Todd H. Weir
Science, Philosophy, Religion, and the History of a Worldview
New Books in European StudiesNew Books in German StudiesNew Books in HistoryNew Books in Intellectual HistoryNew Books in Peoples & PlacesNew Books in Politics & SocietyNew Books in Science & TechnologyNew Books in Science, Technology, and SocietyNew Books Network November 25, 2013 Marshall Poe
I always learn something when I interview authors, but in this chat with Todd H. Weir I learned something startling: I’m a monist. What is more, you may be a monist too and not even know it. Do you believe that there is really only one kind of stuff and that everything we observe–and our powers of observation themselves–are made of that stuff? If so, you’re a monist.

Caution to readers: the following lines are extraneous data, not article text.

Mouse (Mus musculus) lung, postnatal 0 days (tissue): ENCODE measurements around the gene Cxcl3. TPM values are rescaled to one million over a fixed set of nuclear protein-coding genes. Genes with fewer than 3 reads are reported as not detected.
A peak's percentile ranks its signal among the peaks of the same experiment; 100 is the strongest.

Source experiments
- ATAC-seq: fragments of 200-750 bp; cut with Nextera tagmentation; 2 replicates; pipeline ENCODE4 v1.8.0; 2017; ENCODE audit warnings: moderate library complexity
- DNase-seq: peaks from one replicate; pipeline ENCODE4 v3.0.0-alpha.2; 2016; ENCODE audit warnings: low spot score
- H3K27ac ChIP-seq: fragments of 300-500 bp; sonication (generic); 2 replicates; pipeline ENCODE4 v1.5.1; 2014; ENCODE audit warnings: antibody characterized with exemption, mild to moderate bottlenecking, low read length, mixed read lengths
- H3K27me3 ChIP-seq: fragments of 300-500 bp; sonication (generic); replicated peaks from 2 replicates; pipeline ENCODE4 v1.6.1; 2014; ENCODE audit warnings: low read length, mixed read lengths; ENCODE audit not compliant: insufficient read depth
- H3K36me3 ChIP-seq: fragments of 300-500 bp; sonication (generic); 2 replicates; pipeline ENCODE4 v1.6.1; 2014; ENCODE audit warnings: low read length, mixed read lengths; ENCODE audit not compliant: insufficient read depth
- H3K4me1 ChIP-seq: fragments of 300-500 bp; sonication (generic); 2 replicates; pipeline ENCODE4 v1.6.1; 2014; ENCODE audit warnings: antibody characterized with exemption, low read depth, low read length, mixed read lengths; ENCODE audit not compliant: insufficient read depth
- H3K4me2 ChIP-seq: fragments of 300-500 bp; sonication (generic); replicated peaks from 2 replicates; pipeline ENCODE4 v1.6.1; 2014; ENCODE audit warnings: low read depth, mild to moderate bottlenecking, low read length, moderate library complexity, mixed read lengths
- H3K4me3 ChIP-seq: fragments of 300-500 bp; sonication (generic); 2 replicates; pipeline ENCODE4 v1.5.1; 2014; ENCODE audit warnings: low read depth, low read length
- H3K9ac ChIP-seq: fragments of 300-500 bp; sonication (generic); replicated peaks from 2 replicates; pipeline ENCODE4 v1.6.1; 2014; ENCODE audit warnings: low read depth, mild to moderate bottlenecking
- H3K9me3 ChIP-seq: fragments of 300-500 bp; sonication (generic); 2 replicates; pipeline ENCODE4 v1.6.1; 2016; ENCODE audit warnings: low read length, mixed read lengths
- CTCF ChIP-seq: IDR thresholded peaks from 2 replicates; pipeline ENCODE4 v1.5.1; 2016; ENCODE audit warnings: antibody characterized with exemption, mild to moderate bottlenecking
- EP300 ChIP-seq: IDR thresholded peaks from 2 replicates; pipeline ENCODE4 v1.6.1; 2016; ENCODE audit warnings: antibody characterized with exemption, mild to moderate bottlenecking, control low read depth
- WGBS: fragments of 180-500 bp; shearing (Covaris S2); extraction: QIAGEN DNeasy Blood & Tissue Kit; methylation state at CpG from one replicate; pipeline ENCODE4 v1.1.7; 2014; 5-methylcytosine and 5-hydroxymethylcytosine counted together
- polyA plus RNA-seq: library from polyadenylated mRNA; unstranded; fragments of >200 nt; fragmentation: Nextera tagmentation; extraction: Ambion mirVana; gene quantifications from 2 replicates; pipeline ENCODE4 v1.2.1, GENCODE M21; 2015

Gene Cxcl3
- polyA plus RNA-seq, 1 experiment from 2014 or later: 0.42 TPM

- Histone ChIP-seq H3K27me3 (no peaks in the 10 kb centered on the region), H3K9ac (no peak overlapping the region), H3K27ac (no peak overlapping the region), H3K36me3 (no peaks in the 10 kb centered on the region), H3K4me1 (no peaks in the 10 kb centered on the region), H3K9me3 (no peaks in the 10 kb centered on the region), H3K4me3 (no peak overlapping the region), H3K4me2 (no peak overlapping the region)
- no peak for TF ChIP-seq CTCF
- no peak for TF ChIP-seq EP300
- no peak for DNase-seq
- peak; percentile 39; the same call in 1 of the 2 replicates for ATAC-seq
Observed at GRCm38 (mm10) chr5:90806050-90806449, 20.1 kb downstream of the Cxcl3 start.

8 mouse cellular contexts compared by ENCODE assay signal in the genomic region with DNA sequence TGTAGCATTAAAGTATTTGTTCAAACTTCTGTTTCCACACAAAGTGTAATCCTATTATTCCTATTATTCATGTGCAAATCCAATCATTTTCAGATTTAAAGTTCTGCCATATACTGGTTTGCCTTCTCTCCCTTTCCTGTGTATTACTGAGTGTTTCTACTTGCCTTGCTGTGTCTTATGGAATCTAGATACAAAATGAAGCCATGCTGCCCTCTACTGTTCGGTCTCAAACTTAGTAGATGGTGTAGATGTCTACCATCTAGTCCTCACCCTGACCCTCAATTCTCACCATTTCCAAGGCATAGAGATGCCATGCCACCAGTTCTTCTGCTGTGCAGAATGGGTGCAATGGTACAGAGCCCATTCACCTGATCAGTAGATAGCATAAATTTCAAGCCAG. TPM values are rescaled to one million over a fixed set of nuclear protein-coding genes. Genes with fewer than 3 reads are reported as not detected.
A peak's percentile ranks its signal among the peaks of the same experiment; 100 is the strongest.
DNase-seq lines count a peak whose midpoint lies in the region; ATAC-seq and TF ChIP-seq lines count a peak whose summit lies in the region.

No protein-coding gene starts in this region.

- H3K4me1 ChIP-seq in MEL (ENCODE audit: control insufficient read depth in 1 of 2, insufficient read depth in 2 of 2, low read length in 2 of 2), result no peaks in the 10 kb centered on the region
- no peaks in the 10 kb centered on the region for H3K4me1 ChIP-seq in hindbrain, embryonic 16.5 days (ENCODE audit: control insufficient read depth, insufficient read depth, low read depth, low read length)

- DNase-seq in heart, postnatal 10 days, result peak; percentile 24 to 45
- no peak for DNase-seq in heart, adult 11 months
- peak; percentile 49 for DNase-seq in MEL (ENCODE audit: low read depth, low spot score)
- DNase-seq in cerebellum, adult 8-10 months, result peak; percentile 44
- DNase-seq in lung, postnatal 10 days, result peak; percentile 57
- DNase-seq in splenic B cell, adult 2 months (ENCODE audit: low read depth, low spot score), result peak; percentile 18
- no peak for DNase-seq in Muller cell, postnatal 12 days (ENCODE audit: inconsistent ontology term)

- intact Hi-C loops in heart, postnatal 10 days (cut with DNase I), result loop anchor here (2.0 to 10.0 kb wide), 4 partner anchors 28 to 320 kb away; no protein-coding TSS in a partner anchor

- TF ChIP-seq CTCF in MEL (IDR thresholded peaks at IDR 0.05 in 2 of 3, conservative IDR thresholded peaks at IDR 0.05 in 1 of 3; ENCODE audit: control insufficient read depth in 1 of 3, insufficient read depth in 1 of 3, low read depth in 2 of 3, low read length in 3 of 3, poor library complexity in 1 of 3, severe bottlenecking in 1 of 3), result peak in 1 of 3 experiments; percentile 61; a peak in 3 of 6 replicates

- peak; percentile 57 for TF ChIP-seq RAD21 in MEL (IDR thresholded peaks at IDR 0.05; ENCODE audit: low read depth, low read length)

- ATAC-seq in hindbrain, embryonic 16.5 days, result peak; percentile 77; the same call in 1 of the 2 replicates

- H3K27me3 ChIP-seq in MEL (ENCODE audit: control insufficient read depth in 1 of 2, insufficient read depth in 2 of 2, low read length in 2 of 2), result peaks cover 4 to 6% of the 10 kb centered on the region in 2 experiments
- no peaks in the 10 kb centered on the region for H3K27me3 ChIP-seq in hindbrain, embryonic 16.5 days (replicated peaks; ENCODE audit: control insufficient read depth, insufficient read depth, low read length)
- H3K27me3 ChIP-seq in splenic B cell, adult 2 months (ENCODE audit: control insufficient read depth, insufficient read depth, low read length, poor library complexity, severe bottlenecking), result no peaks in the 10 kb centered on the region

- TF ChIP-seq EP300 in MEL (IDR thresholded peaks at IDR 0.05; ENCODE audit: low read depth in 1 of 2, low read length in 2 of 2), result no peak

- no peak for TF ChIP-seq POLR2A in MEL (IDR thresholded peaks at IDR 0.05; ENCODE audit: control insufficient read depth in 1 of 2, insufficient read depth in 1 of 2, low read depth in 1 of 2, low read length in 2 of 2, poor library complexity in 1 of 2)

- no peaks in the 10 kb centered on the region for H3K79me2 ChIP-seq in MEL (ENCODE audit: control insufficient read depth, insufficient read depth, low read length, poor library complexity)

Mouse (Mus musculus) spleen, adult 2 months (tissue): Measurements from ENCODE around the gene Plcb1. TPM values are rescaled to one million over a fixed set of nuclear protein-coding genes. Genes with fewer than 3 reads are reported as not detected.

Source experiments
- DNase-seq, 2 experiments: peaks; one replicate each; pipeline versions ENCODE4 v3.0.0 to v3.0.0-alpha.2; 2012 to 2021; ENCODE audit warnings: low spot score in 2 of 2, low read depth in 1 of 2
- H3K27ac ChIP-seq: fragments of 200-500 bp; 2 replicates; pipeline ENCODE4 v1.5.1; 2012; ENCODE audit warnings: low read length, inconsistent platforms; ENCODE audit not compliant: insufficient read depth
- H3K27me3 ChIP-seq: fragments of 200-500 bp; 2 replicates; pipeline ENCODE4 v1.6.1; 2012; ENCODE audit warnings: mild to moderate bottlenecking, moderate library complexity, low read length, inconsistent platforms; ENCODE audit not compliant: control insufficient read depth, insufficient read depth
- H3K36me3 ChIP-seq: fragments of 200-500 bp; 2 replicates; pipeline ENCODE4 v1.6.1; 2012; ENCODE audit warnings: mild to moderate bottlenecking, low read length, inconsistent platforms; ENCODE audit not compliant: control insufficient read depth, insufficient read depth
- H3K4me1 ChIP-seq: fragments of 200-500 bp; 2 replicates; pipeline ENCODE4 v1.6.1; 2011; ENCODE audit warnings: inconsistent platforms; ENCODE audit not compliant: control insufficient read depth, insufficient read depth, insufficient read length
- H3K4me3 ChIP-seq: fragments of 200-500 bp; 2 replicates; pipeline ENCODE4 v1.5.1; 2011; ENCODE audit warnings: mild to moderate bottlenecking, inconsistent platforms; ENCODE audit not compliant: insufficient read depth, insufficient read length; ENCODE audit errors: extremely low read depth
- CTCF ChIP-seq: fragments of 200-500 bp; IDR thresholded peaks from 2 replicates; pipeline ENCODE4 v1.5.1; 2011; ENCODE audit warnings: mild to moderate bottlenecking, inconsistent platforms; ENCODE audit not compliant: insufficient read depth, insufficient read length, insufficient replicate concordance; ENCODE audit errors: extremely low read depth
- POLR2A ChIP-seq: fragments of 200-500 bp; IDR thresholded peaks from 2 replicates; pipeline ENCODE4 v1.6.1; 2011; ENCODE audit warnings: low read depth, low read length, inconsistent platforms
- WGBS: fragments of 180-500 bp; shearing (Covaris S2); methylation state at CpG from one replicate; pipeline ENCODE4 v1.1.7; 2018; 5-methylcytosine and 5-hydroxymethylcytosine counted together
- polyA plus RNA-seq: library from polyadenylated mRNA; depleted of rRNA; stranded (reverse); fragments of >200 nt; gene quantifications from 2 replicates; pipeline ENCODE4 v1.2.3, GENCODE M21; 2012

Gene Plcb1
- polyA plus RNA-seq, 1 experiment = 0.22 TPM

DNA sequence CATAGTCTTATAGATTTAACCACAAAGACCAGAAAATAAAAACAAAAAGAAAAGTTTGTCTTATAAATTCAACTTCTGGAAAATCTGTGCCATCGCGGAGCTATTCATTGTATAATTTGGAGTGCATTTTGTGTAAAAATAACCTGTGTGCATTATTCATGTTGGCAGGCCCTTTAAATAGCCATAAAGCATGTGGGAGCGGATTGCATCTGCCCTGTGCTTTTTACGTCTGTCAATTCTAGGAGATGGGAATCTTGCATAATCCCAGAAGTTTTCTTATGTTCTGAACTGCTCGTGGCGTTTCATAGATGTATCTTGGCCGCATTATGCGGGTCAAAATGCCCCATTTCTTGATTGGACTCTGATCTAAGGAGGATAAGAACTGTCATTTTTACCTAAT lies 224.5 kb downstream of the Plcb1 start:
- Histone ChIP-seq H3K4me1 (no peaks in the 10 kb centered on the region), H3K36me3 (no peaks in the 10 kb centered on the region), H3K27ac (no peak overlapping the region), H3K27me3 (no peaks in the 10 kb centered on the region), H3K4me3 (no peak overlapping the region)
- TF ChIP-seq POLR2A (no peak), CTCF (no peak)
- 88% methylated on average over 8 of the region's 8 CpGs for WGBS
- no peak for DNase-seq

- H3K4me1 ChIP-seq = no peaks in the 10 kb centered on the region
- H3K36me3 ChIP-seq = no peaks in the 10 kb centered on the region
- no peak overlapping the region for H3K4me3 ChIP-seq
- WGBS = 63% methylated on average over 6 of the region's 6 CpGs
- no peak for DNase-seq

But what kind? As Todd explains, the history of monism is not monistic: since its birth in the nineteenth century, there have been multiple monisms (which, you must admit, is a diverting irony). You can read about many of them in Monism: Science, Philosophy, Religion, and the History of a Worldview (Palgrave, 2012), the edited volume Todd and I discuss in the interview. Despite their differences, all the monisms were radical, for they implied that there was no God and that religion was essentially an evolved superstition. This being so, monism was always controversial. It still is. Stephen J. Gould didn’t like it, but his colleague E.O. Wilson and most of the “New Atheists” do. Listen in and see where you stand.